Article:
The Supreme Court decision upholding the Affordable Care Act is big — but it’s hardly the end of the story. So what’s next?
The biggest and most obvious remaining hurdle for the ACA is that if Mitt Romney wins and Republicans wind up with unified control of Congress, there’s every possibility that the law could still be entirely repealed.
But even if that doesn’t happen: what remains is a lot of trench warfare. The Court supplied the states with even more room to fight against reform than they already had (increasing their options on the Medicaid expansion portion of the law). Insurance companies and other interest groups can appeal to regulators in the executive branch or to Congress to defeat specific provisions they don’t like — and that hasn’t changed today. Those two things could, together, wind up undermining the law, especially under a President Romney, even if the votes aren’t there for full repeal.
Still, Obamacare lives, and it’s going to be harder and harder to repeal as time goes on. That’s obviously good news for those who are particularly helped by the law: those of us who don’t work for big companies that provide good insurance and don’t qualify for Medicare.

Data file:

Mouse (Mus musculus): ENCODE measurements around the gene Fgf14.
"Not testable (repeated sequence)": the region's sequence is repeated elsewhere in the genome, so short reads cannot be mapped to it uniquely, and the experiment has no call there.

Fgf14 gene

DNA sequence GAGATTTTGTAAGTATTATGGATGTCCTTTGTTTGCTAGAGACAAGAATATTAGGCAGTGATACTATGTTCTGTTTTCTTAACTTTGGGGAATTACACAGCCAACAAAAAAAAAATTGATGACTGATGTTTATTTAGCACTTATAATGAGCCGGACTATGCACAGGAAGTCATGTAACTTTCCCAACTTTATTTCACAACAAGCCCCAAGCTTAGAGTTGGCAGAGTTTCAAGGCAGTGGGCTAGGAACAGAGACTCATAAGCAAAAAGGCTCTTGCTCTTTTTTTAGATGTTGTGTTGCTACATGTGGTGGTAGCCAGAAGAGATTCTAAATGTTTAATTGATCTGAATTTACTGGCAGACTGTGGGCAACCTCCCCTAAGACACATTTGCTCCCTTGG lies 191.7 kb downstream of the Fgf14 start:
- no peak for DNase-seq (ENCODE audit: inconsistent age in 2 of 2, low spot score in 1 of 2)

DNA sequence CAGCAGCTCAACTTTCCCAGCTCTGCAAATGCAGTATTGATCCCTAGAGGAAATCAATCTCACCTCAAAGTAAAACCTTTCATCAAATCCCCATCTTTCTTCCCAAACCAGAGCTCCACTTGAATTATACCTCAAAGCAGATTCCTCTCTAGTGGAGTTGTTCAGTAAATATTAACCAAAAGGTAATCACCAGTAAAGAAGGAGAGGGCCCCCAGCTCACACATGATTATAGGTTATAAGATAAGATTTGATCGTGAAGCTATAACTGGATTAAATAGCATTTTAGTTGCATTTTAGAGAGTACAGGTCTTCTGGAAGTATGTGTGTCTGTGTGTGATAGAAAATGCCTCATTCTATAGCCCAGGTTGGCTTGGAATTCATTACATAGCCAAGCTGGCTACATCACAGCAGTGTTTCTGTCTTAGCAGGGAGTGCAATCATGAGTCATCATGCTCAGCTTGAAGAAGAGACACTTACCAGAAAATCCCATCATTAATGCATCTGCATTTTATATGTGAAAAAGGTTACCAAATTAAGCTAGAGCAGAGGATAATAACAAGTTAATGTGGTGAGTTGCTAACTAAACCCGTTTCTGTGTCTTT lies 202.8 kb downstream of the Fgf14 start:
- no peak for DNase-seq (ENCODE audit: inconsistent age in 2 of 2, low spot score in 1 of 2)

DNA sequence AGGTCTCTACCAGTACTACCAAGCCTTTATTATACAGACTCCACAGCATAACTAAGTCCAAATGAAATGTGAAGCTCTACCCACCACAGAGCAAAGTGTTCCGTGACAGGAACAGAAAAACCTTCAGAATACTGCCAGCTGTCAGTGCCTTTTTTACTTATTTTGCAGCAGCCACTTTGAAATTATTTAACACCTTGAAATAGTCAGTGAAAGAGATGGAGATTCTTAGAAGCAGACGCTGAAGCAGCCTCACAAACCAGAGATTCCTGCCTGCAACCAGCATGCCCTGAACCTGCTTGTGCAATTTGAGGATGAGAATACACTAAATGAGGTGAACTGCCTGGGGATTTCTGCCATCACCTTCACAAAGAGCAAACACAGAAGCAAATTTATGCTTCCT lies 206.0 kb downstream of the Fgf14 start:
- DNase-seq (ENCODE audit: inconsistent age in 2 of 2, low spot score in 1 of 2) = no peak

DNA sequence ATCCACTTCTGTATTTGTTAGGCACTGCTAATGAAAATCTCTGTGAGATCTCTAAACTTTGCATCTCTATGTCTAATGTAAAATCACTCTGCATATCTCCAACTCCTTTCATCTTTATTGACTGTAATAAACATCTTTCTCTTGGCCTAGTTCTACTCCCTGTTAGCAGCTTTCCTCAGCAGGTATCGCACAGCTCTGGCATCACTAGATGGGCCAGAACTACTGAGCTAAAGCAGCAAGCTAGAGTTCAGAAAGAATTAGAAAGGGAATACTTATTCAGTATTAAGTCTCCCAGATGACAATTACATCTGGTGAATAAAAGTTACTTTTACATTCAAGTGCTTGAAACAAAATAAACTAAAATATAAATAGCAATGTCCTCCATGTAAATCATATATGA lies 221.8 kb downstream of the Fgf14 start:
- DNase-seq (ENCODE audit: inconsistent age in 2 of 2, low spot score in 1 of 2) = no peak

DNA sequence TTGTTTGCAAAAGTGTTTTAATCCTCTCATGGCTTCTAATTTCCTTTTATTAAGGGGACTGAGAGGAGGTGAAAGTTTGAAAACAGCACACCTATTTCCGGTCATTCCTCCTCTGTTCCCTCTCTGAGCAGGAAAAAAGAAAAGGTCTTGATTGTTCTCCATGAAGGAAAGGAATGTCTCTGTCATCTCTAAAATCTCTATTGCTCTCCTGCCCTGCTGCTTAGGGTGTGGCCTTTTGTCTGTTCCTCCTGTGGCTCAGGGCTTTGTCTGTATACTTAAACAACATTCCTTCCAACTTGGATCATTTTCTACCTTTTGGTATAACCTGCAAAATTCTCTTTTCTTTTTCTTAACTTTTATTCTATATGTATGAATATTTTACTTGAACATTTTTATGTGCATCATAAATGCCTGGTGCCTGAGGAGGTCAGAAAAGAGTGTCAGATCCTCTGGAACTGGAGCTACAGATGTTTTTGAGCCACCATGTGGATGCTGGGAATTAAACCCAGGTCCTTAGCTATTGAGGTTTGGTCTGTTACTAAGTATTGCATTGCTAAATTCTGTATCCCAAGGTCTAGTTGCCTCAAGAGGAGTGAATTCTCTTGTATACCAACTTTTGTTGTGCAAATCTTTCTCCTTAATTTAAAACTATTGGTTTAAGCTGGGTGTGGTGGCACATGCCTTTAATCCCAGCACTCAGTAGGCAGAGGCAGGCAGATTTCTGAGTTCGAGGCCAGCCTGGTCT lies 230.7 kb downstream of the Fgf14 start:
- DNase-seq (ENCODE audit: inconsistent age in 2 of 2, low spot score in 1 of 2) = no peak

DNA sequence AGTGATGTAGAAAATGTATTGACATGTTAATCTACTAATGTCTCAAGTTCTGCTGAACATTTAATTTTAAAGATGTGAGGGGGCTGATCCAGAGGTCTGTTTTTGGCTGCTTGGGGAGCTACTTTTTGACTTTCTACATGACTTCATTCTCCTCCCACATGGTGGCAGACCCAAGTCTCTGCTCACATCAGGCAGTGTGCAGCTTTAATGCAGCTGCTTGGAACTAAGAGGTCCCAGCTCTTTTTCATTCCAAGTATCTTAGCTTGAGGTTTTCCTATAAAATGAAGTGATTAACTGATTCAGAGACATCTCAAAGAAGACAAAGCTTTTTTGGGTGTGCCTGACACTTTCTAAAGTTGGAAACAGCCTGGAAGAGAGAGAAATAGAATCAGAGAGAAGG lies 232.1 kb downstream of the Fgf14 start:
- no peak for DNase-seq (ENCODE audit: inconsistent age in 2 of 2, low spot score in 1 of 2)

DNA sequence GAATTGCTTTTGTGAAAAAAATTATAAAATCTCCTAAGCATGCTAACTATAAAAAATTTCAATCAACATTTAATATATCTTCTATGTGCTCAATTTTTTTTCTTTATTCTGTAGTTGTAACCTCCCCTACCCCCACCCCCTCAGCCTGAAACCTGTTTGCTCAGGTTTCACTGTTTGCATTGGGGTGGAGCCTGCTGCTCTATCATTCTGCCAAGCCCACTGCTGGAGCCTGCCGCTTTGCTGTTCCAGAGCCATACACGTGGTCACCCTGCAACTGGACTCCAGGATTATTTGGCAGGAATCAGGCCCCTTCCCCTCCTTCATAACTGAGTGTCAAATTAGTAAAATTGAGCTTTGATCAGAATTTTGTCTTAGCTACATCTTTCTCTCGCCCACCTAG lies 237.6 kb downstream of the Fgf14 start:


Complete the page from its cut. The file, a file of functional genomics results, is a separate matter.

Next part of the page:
As for the politics: What’s really important here is that it underscores just how important this presidential election will be. The radicalism of the four dissenters is a harbinger of what could happen. Four — or eight — years of Mitt Romney would almost certainly cement a very conservative majority on the Supreme Court, willing to make radical changes in the way the United States government has operated since the New Deal. On the other hand…four more years of Barack Obama’s presidency could well preserve the status quo for a long time: a conservative Court, but one which is not quite able to upend the rest of the political system.
Which means that for those who walked precincts, worked phone banks, and otherwise worked to elect Barack Obama because they wanted to reform health care, today’s decision is a reward — and an admonision. It’s time to do all that stuff again. Democracies only create temporary victories, which have to be repeated to be sustained. And in this particular democracy, that means not just in presidential elections, but in Congress too — and, as the Medicaid portion of the decision reminds us, it means gubernatorial and even state legislative elections as well.
And that’s as it should be. Opponents of health care reform are hollering about “liberty,” but real liberty doesn’t reside in any particular policy outcome, but in the fact that we continue to fight over those outcomes. This whole battle is a reminder of how d ifficult it is for even the winners to get anything done — and to keep it in place. So we’ll all fight it out again in the 2012 elections…and the 2014 elections, and the 2016 elections. The real message from the Supreme Court to all those who support and all those who oppose the Patient Protection and Afforadable Care Act? It’s an election year: get to work.
For more on the Supreme Court ruling: